There are two kinds of macro water drop photography. In this post you'll find out what water drop photography is all about and how you can play around with either type.
I made my own first attempt to do some macro water drop photography and here is what I found out. Although I've played around with close-up photography since I was young boy, you can definitely label me as a water drop photography beginner.
My self-given photography project was designed to capture macro photos of still water drops, not the freeze motion kind that have gotten so much attention in the world of macro photography lately.
These photos were done as still life photos with the idea of learning a bit more about creating and lighting the water drops and their backgrounds.
Controlling the background plays a big part in the amount of success you have with macro photography. It's easy to focus on your subject only and neglect to watch the background. You can move your shooting angle the smallest amount and significantly change the background and get a completely different image.
Close-up photography is a specialty and some specific gear is needed, but just about any camera with a quick shutter will work. Although you can simply crop tighter with software, image quality is the best when you are able to fill your frame with your subject. that requires special optics of some kind.
The focusing and sharpness challenges that come along with shooting water drops up close make the use of a tripod almost mandatory. Whether you're shooting indoors or outside, you may need additional lighting or light modifiers of some kind to get your subject and background properly illuminated. Let's start by looking at macro lens options for your water droplet photography.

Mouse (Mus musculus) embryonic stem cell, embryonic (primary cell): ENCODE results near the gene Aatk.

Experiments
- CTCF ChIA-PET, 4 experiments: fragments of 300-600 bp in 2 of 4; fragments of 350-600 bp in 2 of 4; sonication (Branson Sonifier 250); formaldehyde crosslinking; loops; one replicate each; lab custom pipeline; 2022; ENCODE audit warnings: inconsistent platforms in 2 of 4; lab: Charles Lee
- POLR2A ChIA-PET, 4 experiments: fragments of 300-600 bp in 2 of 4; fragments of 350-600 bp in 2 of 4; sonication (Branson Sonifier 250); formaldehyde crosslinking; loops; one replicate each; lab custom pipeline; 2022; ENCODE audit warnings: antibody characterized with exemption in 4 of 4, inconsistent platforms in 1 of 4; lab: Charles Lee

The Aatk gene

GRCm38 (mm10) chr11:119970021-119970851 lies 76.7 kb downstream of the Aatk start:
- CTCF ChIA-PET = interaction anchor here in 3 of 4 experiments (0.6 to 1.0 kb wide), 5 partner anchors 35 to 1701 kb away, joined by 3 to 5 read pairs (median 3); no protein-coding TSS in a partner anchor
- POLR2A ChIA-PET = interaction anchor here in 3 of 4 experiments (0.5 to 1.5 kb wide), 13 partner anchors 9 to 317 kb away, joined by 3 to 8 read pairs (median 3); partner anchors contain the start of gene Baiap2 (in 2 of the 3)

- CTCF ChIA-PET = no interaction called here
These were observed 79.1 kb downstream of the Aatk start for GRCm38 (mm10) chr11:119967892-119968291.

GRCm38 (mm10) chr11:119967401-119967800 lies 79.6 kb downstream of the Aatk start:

You want to use a decent macro lens for your water drop photography. Even the biggest water drops are quite small and you'll need to get in real close with a macro lens or use extension tubes like I do.
If you're shooting liquid water drop splashes you'll want to use a 100mm macro lens or larger to keep your distance from the splashing liquids.
I used aCanon DSLR and a set of macro extension tubes and experimented with several of my lenses to see which one would give me the best results. I set up on a billiards table which has lots of room on it and around it for props, lights, reflectors, and any other accessories I want to have handy.
flash is the preferred method for shooting macro photography indoors. The brief but very bright light will freeze any motion from blur AND give you maximum brightness for using a small lens aperture for good depth of field.
I am a lighting geek when it comes to portraits and outdoor macro shots and just about always use soft diffused light for my macro images of nature.
These photos were shot inside in the basement were no natural lighting exists.
When I am shooting still life and indoor macro photos I often use utility lights and bounce them off of the ceiling, a wall, or white foam core. They come as free-standing like this one pictured and also on secure light stands.
Warning: these are 250 and 500-watt lamps and get extremely hot. I like them because they are so bright and give me lots of lighting for higher apertures and good shutter speeds.
This macro water drop photography was accomplished with 3 macro extension tubes and a couple of regular non-macro lenses. These macro photos of water drops are not true macro by definition because they don't have a 1:1 magnification factor, but they are still close-ups.
The bunch of sunflowers were placed just a few inches behind this very small drop of glycerin and water. Water drops are just like glass when it comes to lighting and they act like little focusing lenses for the background.
I've obtained a syringe as another accessory to use and am returning to the basement to play around some more. Be back soon.....
Have a blast!